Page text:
In a study from Australia, people who took creatine for six weeks scored better on tests measuring intelligence and memory than those who did not take it. The authors say the dietary supplement could help those who need a short-term boost in mental function, such as students studying for an exam. But a creatine researcher contacted by WebMD says there is virtually no evidence to back up that claim.
"It is a huge leap to say, based on this study, that taking creatine will help people perform better on tests," says Stephen W. Scheff, PhD. "That is very premature."
Creatine is an amino acid produced naturally in the kidneys, liver, and pancreas. It is mostly stored in the muscles, where it becomes a source of energy and muscle growth. As a nutritional supplement, creatine has been shown to enhance athletic performance, and in a 2000 study, Scheff found that it protected against traumatic brain injuries in people who were already using it prior to being injured.
In this study, researcher Caroline Rae, PhD, and colleagues from the University of Sydney examined the impact of creatine supplementation on mental function. Forty-five vegetarian young adults received either 5 grams of creatine or a placebo powder for six weeks, followed by six weeks of no supplementation. The groups were then switched, and the placebo group received creatine for six weeks and vice versa. Standardized intelligence and memory tests were given at key points throughout the study.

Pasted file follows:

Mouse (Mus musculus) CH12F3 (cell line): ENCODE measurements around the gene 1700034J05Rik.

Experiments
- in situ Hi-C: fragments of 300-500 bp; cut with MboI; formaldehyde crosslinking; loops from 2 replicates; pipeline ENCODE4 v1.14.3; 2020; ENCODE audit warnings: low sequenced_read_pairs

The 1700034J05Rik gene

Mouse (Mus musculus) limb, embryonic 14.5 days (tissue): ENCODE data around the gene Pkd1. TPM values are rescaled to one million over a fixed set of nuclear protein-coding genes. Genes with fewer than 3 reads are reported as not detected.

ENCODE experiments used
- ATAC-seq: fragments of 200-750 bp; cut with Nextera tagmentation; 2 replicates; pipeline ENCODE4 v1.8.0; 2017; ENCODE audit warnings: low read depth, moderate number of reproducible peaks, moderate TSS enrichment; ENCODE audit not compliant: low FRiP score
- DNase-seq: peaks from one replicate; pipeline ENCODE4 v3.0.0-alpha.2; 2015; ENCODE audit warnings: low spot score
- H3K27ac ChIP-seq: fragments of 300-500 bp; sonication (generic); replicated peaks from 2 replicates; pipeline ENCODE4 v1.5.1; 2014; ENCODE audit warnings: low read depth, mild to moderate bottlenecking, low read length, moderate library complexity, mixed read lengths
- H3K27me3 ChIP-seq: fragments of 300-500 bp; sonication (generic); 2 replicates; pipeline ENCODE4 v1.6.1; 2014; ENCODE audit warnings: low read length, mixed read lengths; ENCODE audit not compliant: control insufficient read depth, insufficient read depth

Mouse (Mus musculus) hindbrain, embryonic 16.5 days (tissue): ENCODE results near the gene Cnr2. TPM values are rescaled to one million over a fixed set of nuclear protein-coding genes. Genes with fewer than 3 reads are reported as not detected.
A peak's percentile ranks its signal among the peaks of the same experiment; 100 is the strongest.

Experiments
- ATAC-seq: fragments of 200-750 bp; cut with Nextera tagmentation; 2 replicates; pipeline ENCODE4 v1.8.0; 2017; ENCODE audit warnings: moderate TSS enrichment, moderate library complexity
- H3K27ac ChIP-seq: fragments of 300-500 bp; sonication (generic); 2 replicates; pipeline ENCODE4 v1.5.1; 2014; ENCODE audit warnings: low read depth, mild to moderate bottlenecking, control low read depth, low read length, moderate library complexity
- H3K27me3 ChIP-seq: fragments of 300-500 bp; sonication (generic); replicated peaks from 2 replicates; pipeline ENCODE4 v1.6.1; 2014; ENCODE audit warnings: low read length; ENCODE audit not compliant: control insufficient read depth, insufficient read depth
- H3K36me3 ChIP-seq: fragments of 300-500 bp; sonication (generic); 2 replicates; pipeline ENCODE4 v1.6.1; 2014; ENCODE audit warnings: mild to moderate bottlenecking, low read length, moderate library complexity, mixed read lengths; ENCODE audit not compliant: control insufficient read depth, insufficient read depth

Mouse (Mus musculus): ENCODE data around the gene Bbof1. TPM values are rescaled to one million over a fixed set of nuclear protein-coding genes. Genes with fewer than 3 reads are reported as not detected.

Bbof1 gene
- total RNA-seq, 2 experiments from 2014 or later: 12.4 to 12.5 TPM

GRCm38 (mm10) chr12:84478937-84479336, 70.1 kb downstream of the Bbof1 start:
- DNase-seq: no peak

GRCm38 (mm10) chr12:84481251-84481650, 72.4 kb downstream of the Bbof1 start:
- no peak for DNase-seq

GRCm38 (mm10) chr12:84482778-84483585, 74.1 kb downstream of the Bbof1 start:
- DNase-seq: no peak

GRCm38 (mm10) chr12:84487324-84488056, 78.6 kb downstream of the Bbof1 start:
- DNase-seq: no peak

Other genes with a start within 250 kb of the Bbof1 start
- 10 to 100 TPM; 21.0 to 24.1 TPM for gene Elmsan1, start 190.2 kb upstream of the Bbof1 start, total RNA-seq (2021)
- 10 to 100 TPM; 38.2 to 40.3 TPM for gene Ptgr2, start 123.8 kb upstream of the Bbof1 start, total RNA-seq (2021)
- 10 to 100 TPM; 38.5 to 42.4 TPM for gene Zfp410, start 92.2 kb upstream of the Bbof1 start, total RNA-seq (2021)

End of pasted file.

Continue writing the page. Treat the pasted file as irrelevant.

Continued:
Vegetarians were chosen because they tend to have lower overall creatine levels. The amino acid is produced naturally in the body and can come from eating meat, but a person would have to eat approximately four and a half pounds of meat a day to produce as much creatine as the study participants took.
The researchers found that creatine supplementation gave a "significant, measurable boost to brain power." In a memory test that asked participants to recall a string of numbers, people taking creatine recalled an average of 8.5 numbers vs. seven for people not taking the supplement. The findings are reported in the Oct. 22, 2003, issue of the journal Proceedings of the Royal Society: Biological Sciences.
Creatine's Safety Unknown
Rae and colleagues warn that the health consequences of long-term creatine supplementation are not known. Classified as a nutritional supplement, it is not regulated by the FDA. Although short-term health effects appear minimal for most users, there is some evidence that taking creatine may be harmful for diabetic people and others with kidney problems.
The authors conclude that "creatine supplementation may be of use to those requiring boosted mental performance in the short term," and they cite University students as potential candidates for creatine loading.
"If you take it a couple of weeks before an exam, it might aid your memory while you are studying and then aid your memory recall while you are actually taking the exam," Rae tells WebMD. "This is really the first supplement that actually boosts cognitive performance with very few deleterious side effects."
Scheff says the brain-boosting potential of creatine may be worth further study but it has not been proved by the Australian study.
"There are lots of ways to test this, but it is really just a theory at this point," he tells WebMD. "Someone who wants to do well on an exam would be better off studying for 20 minutes a day, including Saturdays and Sundays."